The “House Company”
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In the previous post, we saw an example of how a company can, under certain circumstances, have its income treated as taxable in the hands of the shareholders.
At the request of the company, the company profits can be taxed in the hands of the shareholders (as property income – and taxed accordingly as passive income for both Income Tax and Bituach Leumi purposes), according to each shareholder’s share of the profits. This is different to a “Family Company” wherby only one of the shareholders is taxed on the entire profit.
Furthermore, the application to be a “house company” need not be made in advance, and can be changed every year – as per the choice of the company and the shareholders. Again, this is different to a “Family Company” where the status must be requested soon after incorporation and once the status has been changed by the Company, it cannot reaquire such a status.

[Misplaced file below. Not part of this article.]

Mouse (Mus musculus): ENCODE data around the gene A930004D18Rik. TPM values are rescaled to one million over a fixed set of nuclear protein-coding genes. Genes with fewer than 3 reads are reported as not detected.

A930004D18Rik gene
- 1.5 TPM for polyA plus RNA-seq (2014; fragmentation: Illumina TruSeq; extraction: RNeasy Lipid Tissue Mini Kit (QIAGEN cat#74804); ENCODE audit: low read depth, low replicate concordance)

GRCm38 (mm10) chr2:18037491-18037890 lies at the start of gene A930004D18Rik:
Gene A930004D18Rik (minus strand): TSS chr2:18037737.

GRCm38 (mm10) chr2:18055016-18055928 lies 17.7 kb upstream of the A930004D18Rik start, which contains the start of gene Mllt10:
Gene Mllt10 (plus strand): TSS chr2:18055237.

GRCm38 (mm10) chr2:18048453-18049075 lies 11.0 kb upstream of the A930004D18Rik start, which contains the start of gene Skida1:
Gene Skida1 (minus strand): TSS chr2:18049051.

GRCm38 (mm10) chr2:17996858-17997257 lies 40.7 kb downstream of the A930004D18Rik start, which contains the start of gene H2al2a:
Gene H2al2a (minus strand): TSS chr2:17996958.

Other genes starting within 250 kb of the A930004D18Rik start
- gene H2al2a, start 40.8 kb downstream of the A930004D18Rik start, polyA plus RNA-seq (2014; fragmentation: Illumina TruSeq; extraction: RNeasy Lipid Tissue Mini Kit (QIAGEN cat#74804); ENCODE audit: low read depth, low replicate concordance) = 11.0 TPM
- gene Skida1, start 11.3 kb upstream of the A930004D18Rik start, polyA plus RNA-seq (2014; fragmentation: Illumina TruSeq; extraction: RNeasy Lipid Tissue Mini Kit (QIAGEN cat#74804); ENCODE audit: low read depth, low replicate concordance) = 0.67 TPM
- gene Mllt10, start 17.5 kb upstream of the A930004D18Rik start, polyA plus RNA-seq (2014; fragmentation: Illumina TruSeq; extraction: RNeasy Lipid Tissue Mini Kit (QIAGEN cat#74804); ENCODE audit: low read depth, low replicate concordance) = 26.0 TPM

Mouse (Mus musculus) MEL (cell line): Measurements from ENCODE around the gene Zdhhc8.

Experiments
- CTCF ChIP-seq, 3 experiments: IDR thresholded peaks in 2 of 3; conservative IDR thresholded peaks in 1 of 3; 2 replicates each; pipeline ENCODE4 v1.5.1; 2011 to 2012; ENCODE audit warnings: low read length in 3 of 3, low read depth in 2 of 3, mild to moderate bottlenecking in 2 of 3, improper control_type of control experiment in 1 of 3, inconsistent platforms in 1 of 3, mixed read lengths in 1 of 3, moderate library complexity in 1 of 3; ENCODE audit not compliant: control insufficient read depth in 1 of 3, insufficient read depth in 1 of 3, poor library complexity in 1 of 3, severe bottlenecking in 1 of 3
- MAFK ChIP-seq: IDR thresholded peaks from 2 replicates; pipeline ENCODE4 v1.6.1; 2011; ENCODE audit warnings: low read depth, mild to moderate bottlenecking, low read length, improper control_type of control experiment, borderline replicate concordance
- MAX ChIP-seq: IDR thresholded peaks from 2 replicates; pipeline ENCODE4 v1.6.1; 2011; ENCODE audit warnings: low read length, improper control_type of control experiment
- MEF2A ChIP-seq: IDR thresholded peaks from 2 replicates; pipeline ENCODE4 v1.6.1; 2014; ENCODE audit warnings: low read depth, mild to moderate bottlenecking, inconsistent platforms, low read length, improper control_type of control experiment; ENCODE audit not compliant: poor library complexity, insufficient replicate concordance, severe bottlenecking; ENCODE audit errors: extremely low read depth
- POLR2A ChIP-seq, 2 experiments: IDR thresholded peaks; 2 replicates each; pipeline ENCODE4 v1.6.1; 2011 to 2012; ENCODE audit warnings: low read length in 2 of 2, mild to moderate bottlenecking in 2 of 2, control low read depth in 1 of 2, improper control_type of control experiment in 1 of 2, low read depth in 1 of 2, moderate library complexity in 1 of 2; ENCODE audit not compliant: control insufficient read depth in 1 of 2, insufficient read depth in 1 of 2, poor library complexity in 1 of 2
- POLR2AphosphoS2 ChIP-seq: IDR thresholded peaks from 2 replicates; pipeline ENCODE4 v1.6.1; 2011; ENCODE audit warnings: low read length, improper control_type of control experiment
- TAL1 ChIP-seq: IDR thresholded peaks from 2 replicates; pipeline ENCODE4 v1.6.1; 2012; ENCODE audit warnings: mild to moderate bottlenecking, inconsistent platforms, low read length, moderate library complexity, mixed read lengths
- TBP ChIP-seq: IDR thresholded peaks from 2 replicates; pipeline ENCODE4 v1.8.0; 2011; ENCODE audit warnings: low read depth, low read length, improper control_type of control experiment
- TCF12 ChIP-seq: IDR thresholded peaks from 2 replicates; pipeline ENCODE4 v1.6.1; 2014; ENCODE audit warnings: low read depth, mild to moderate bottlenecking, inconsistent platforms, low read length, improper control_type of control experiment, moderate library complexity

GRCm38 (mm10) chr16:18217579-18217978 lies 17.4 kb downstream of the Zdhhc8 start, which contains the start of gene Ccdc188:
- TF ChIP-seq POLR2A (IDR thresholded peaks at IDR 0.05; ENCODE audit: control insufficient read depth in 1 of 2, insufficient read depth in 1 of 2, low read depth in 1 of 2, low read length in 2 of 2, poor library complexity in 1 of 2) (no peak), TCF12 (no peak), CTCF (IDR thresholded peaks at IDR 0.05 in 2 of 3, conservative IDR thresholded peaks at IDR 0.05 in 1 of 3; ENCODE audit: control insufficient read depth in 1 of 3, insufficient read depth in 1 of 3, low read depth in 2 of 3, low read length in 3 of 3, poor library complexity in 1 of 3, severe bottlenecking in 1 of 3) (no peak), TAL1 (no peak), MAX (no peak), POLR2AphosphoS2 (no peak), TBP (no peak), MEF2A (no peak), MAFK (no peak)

The “Family Company” can therefore, potentially, be a very attractive option for those who want to invest in property across the world, but without owing the property outright (e.g. for inheritance tax purposes).